Whew! I can definitely call this year’s Sakura coverage a success on my end. After scoping out locales in Yokohama and executing my photography plans at the right time, it was just a matter of a few more days before the area’s cherry blossoms would begin to fall to the ground, almost all at once! In an effort to get more of the “big-city” picture, I managed to catch time for one last trip for hanami-hunting, this time in everyone’s favorite megacity, Tokyo!
For the first stop of the day, a friend and I got off the train at Suidobashi Station to head to Koishikawa Korakuen Gardens, possibly the oldest preserved garden in Tokyo. Built by the founder of the Mito branch of the Tokugawa clan in 1629, the garden is nearing 400 years old among Tokyo Dome and other sprawling high-rises. The garden is circuit-style, with a well-defined path throughout its entirety. The garden only has about a dozen or so cherry blossom trees, but that doesn’t stop it from being a local hotspot for hanami-seekers.
With the sun already getting low in the sky (still waiting for those long, generous summer days of sunshine!), I made my way to Ueno Park, one of the most popular Sakura spots in Japan! For some reason, the trees here bloom a few days before most other cherry trees in Tokyo, and for that reason, the park’s “Cherry Blossom Street” tunnel of flowers attracts hundreds of thousands—if not millions—of visitors every year. Despite almost all the trees showing their past-peak trademark of falling petals, the crowds were still surprisingly large.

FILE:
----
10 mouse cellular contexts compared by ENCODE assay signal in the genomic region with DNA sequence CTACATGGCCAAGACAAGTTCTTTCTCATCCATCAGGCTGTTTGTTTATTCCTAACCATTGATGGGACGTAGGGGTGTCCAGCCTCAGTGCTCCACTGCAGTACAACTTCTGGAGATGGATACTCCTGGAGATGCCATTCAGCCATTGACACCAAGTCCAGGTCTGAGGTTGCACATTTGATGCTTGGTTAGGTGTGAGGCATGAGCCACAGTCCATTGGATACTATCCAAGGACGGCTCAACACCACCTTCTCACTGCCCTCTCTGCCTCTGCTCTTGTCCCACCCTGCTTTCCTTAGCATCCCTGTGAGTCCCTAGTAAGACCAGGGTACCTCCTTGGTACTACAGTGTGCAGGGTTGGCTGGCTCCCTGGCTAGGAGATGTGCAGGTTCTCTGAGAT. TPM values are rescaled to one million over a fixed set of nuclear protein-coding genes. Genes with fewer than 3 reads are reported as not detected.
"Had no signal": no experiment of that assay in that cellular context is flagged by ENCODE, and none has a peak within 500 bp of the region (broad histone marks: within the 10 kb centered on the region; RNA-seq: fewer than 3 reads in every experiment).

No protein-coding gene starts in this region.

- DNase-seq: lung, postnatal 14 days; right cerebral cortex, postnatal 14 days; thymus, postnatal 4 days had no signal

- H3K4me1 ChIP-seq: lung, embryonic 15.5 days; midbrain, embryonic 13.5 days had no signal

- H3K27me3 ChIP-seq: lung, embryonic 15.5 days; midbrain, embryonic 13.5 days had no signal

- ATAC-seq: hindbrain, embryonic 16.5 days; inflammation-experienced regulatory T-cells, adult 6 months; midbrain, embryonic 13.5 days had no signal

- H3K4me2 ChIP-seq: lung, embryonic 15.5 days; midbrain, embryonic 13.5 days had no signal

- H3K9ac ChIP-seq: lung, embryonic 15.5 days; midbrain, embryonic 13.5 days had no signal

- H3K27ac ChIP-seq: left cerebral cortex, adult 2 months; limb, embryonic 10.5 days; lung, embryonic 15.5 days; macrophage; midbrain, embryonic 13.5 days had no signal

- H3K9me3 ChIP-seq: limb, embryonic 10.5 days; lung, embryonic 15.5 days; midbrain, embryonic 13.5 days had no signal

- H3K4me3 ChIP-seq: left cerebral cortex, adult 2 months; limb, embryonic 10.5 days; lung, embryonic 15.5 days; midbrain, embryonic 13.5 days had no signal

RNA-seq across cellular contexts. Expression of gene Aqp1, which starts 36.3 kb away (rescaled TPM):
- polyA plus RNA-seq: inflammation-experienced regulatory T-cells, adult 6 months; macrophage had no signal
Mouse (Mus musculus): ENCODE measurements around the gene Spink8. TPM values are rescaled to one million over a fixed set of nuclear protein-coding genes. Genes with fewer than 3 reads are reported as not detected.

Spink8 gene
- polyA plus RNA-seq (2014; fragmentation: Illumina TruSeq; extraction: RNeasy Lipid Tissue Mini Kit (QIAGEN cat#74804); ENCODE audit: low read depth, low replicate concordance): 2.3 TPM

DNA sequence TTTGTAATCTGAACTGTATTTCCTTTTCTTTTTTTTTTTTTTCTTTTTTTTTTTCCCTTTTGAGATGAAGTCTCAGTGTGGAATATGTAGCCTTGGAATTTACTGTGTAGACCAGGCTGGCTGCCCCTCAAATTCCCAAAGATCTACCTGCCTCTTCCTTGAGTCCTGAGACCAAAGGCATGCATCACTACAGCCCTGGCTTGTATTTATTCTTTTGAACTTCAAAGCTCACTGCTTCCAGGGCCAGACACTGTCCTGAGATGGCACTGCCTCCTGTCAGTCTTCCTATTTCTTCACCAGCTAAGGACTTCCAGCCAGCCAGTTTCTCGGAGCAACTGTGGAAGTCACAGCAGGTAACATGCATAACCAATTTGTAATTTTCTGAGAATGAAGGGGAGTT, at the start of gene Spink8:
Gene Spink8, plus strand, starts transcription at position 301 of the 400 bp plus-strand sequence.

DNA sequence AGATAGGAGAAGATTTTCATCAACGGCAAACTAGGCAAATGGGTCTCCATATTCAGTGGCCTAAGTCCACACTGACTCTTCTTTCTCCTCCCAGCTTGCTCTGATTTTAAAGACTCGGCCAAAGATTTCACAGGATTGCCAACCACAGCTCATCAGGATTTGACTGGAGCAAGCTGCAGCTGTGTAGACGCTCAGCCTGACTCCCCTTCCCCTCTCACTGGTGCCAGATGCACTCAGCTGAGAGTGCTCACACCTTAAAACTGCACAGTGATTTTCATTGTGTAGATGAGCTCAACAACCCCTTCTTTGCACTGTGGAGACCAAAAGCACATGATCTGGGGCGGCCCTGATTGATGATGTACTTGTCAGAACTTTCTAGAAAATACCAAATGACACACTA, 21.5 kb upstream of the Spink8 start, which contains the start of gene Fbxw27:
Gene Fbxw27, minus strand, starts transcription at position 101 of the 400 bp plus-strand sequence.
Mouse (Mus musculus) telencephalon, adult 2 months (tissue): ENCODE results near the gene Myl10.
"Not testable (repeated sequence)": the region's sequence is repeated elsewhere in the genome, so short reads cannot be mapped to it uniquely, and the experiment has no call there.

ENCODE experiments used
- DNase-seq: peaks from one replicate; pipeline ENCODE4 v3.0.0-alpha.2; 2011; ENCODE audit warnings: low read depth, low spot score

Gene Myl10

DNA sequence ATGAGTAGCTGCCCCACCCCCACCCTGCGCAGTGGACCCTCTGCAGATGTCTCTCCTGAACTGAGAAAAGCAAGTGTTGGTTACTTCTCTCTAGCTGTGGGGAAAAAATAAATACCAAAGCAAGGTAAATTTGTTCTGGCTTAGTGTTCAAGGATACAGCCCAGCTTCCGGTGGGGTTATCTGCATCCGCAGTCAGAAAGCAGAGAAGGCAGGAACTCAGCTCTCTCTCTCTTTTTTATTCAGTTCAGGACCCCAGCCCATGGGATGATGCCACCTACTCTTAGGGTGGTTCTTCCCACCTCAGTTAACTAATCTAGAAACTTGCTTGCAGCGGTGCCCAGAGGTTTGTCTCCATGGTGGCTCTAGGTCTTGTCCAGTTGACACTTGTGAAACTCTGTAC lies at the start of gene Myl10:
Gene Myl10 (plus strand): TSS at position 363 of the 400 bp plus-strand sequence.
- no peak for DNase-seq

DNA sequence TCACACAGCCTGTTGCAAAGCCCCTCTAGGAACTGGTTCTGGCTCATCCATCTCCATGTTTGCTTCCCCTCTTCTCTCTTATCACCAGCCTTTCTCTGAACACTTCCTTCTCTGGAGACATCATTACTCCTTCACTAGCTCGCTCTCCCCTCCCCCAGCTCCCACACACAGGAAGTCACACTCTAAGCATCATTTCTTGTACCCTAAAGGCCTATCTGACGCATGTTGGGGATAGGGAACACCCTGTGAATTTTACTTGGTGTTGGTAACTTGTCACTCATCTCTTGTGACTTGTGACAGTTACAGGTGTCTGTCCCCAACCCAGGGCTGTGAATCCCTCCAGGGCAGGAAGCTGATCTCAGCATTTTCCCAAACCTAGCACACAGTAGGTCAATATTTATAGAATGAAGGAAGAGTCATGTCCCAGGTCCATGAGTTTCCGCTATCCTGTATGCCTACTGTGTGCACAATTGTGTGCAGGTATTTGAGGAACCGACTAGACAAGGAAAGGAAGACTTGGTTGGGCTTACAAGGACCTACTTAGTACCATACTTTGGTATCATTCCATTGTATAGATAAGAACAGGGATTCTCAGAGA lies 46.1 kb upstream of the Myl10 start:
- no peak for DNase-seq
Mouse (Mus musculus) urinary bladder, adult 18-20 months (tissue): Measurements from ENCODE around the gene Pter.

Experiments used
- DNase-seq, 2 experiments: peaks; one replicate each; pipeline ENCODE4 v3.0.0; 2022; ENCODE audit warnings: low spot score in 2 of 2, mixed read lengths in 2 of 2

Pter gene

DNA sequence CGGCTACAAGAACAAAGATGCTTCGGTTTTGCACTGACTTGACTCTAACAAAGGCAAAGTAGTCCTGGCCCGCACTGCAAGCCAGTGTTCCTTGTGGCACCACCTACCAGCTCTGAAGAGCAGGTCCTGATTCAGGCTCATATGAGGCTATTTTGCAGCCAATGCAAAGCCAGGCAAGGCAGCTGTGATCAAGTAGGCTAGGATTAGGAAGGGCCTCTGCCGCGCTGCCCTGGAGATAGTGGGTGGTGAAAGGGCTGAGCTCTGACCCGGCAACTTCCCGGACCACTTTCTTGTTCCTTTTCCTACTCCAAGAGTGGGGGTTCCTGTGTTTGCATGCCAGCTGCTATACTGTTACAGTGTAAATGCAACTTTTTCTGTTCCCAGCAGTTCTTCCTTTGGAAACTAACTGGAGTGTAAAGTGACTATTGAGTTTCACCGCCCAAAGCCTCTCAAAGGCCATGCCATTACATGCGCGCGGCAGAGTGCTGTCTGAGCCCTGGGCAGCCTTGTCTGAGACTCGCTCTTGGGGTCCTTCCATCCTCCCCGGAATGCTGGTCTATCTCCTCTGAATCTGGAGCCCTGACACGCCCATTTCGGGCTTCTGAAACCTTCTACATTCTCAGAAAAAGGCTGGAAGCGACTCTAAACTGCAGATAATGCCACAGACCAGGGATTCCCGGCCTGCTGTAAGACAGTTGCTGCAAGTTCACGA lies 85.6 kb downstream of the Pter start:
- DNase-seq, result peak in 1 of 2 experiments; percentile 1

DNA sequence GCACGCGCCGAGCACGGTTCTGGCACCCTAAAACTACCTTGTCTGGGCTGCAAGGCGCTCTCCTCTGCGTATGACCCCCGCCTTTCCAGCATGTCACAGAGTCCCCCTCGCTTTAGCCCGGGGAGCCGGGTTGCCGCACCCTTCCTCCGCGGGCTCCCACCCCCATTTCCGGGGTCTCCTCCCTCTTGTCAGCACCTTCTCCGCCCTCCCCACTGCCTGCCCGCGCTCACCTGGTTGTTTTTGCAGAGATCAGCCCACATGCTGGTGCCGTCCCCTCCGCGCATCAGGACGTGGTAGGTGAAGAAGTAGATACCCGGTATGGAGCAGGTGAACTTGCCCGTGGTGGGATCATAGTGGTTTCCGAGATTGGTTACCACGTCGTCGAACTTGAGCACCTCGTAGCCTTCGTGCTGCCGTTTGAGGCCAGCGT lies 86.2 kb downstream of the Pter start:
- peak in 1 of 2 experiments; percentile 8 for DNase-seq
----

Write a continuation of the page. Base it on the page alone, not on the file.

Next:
Just outside Ueno Park is a nice pedestrian scramble complete with an impossibly-thin cornerstone building.
As blue hour came and went I packed up my camera gear and ate at a local ramen hotspot (readers should know by now ramen is my go-to comfort food in Japan) called Ichiran, known for their spicy tonkatsu broth. The 20-person line of people out the door proved to be a great indicator of the restaurant’s quality! Without a tripod in hand, and the mid-spring chill setting in for the night, I headed on back to Yokosuka yet again, but not before seeing one of the many Mario Kart troupes speeding along the tourist circuit.
Of course, no travel series nowadays can go without a bit of video experimentation with my a6500. I’m getting decently comfortable at some of the trickier sides of exposing and processing video properly, but I am having a bit of trouble getting enough dynamic range for more malleability in FCPX. I may try one of the S-Log settings soon for a more flat base recording.
That’s all for this post, guys and gals, and it concludes my three-part series on the great Sakura season in my region of Japan! If you missed the first two posts, check here and here. As always, thanks for dropping by and have a great day!
P.S. The cherry blossoms right on base put out a great show this year, as well!